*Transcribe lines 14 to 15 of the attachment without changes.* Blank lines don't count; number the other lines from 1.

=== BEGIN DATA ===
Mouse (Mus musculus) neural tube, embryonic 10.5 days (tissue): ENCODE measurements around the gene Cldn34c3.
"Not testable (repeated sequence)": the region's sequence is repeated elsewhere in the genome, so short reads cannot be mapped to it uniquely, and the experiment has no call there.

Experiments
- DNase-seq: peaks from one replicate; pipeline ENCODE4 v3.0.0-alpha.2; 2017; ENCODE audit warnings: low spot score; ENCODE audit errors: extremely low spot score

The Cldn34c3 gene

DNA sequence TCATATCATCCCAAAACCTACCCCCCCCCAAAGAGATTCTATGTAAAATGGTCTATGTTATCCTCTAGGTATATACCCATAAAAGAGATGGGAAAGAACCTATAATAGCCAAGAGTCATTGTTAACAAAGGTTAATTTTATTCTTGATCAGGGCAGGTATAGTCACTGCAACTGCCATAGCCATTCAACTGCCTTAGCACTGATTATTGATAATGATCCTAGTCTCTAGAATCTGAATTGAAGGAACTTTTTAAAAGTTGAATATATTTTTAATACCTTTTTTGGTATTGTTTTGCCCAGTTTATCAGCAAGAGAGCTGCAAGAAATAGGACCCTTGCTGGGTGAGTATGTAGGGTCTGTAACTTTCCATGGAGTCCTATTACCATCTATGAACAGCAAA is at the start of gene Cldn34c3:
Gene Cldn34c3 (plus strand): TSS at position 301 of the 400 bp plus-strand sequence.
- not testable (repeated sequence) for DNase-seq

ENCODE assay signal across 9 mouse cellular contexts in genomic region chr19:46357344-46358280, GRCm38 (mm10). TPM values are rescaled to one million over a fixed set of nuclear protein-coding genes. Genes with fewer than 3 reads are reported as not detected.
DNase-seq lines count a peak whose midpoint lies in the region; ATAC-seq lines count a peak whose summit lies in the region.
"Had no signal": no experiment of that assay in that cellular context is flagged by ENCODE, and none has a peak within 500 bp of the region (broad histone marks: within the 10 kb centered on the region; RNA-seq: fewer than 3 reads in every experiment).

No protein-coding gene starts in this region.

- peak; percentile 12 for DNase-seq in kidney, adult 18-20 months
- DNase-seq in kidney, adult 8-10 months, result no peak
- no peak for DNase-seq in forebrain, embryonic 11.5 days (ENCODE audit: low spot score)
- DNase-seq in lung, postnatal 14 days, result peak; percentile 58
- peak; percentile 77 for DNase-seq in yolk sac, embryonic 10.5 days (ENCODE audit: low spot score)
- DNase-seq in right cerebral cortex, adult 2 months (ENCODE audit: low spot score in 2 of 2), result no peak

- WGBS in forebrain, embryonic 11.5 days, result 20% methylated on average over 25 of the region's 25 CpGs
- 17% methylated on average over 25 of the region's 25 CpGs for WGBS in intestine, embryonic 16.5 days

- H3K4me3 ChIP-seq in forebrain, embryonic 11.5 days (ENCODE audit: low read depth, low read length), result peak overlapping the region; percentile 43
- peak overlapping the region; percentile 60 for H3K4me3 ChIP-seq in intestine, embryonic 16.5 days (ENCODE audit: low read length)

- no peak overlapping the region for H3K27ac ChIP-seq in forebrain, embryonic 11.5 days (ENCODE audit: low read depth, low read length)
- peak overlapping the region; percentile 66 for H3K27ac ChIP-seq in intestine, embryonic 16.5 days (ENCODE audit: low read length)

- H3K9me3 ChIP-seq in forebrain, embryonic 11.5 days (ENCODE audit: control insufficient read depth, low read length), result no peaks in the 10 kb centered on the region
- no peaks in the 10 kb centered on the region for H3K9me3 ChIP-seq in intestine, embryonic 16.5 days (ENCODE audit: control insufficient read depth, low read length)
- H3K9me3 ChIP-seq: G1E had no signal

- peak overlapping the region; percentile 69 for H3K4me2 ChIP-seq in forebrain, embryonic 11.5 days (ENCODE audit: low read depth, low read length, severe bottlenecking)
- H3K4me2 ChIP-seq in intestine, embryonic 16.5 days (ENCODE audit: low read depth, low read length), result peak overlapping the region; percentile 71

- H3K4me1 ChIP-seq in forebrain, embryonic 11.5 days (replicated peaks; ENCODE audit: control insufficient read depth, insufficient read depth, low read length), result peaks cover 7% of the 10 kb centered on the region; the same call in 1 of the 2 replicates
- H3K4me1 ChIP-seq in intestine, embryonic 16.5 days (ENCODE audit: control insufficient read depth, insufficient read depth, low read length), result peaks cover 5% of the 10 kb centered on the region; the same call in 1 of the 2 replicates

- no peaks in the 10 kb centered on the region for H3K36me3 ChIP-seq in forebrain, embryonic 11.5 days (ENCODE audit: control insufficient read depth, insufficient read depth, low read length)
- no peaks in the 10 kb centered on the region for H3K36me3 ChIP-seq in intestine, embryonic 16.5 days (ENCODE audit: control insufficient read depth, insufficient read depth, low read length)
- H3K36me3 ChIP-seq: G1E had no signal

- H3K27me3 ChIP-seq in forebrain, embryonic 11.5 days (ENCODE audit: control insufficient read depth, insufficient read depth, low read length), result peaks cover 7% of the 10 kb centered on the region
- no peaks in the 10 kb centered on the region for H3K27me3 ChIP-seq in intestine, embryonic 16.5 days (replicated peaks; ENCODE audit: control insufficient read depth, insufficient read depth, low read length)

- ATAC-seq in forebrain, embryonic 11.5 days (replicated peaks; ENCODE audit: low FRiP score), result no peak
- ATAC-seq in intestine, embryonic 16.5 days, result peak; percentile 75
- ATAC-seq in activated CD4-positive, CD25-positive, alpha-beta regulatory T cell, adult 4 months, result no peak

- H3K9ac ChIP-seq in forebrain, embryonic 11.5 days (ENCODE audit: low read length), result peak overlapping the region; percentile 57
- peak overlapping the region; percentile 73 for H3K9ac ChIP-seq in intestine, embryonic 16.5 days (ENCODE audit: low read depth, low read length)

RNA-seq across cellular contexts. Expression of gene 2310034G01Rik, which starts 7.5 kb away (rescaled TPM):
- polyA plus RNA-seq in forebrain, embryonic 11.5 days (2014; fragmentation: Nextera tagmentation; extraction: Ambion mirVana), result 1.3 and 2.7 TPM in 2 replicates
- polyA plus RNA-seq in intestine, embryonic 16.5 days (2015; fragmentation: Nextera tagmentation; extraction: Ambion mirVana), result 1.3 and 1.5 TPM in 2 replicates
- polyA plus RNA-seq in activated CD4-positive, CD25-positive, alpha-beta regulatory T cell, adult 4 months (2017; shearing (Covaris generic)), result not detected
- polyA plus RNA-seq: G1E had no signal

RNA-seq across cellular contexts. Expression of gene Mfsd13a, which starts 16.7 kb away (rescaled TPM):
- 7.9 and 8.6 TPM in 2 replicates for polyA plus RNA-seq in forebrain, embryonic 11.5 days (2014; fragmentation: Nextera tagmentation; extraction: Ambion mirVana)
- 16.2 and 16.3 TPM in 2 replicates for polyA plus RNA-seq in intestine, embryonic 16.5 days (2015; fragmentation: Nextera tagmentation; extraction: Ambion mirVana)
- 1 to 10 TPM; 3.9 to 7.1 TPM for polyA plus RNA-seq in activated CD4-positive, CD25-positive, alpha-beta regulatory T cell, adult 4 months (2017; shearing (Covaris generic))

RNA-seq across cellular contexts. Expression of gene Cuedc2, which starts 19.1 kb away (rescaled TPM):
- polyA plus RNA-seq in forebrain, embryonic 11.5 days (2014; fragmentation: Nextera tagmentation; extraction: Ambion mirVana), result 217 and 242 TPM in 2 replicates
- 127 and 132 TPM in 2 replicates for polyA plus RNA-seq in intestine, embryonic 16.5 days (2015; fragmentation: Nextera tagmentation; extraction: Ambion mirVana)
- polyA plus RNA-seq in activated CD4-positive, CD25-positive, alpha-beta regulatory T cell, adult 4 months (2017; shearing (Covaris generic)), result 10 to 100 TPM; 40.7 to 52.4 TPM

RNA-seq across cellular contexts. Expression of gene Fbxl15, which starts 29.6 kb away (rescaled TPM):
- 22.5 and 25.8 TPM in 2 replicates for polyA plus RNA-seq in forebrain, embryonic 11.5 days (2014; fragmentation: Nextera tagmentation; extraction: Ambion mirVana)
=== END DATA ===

- DNase-seq in kidney, adult 8-10 months, result no peak
- no peak for DNase-seq in forebrain, embryonic 11.5 days (ENCODE audit: low spot score)